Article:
Industrial past key to future W. Chelsea historic district
In 1912, much like today, West Chelsea experienced a building boom.
On 11th Avenue, the Otis Elevator Company started constructing a seven-story, block-long monolith to house a service facility for the elevators it manufactured in Yonkers. The Baltimore and Ohio Railroad began to excavate for a massive terminal warehouse, to cover 25th to 27th Sts. from 11th to 13th Aves. And on 25th St. and 11th Ave., inventor Simon Zinn was planning to fill the block with a 10-story building “for the manufacture of metal novelties,” reported the New York Times.
But these buildings went up in the name of industry—not as palatial space: Otis came there to repair the elevators it manufactured, and the E.R. Merrill Spring Company made parts for automobiles and Sherman tanks on W. 27th St. After 1924, a new elevated rail line was built due to outcry over pedestrian deaths from passing freight trains. Many buildings—like the Starrett-Lehigh Building, a 2.2 million-square-foot railroad freight building at 601 W. 26th St.— received shipments on the third floor.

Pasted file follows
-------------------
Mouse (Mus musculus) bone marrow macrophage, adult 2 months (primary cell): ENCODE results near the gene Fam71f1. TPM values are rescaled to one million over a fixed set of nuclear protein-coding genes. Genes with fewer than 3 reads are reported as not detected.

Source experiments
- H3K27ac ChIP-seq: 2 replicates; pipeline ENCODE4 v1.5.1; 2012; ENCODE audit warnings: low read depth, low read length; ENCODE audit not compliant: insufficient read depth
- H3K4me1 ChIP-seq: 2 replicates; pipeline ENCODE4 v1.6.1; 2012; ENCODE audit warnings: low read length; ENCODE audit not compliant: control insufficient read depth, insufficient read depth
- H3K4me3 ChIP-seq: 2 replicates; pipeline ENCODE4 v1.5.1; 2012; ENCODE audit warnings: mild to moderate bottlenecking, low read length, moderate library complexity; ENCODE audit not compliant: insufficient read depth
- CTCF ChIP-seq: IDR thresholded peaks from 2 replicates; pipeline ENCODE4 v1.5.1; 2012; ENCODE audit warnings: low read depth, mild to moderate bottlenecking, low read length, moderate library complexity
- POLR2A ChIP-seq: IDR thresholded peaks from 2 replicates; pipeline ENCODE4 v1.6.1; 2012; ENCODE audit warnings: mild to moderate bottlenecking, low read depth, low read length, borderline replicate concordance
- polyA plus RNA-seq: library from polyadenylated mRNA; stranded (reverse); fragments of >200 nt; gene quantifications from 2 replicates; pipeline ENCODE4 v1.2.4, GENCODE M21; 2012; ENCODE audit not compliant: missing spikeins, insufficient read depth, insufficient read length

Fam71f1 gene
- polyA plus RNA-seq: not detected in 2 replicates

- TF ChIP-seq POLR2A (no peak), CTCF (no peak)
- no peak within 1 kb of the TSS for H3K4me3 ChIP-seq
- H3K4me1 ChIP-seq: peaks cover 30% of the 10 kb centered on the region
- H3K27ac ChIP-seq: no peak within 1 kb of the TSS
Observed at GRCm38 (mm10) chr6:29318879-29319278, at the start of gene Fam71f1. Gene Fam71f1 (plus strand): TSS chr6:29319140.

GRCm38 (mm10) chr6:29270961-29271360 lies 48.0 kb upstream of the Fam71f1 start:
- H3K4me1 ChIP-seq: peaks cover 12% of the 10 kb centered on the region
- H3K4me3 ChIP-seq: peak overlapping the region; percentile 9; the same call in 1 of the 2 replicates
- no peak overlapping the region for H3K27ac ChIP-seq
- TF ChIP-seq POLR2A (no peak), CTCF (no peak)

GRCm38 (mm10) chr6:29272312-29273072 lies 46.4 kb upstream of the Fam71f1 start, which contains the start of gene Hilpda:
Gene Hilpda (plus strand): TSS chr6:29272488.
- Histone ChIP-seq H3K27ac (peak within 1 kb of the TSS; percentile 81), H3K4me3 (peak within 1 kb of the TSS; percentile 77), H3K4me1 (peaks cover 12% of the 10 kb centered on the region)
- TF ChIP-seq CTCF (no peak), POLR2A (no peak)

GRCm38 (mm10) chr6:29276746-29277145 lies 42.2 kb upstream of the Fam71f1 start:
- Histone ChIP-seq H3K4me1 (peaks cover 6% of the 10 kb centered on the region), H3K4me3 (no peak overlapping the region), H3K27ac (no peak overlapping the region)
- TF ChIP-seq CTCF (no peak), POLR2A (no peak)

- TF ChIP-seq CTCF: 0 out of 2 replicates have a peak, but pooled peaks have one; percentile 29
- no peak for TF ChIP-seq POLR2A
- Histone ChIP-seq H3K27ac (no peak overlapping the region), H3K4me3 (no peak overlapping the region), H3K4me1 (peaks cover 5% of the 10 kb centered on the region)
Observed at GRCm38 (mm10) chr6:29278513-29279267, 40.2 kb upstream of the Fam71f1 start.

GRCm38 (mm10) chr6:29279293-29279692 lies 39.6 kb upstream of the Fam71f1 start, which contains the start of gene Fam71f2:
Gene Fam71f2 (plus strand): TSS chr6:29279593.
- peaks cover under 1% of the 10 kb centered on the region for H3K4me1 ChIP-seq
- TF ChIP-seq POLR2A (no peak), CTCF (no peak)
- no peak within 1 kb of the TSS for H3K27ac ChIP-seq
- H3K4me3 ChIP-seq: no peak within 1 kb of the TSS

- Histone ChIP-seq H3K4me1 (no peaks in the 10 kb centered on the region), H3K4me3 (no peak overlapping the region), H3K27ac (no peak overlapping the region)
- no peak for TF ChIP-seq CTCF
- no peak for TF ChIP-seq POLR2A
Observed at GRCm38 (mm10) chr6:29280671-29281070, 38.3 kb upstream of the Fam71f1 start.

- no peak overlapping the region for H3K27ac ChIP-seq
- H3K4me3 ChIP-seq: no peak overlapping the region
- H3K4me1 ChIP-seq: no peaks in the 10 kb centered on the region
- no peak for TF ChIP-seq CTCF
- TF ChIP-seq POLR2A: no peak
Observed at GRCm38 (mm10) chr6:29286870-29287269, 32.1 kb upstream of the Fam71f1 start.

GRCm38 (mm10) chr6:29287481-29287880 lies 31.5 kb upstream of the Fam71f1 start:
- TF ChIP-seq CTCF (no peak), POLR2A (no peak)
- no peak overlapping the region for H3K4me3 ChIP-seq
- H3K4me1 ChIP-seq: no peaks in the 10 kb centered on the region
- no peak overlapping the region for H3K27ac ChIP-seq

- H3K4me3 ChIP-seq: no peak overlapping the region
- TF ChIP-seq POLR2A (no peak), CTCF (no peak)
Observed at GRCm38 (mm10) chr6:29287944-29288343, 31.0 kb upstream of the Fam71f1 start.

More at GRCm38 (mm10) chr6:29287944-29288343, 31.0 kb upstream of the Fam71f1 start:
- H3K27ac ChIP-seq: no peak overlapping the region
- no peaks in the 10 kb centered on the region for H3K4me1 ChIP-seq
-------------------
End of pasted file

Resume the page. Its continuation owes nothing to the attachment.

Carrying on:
A collection of buildings like these may seem unlikely to constitute a historic district, as they are not the Clement Clarke Moore era-brownstones seen in the Chelsea Historic District. But the Landmarks Preservation Commission moved closer last week to approving a West Chelsea Historic District, from 25th St. heading north to the southern edge of 28th St. A few months after coming in second place on the real estate blog Curbed’s list of New York’s hottest new neighborhoods, the proposed district was placed on the LPC’s calendar for serious consideration.
The proposal was born from years of work by local preservationists, including State Sen. Tom Duane, City Council Speaker Christine Quinn and Edward Kirkland of Community Board 4. Recently, all sounded optimistic that the new designation would go through, but also expressed sadness that some of the area’s “historic resources” still sit unprotected. And so far, opposition even from developers has been muted, perhaps because landmark laws offer little protection that would prevent residential conversion of the former warehouses’ interiors.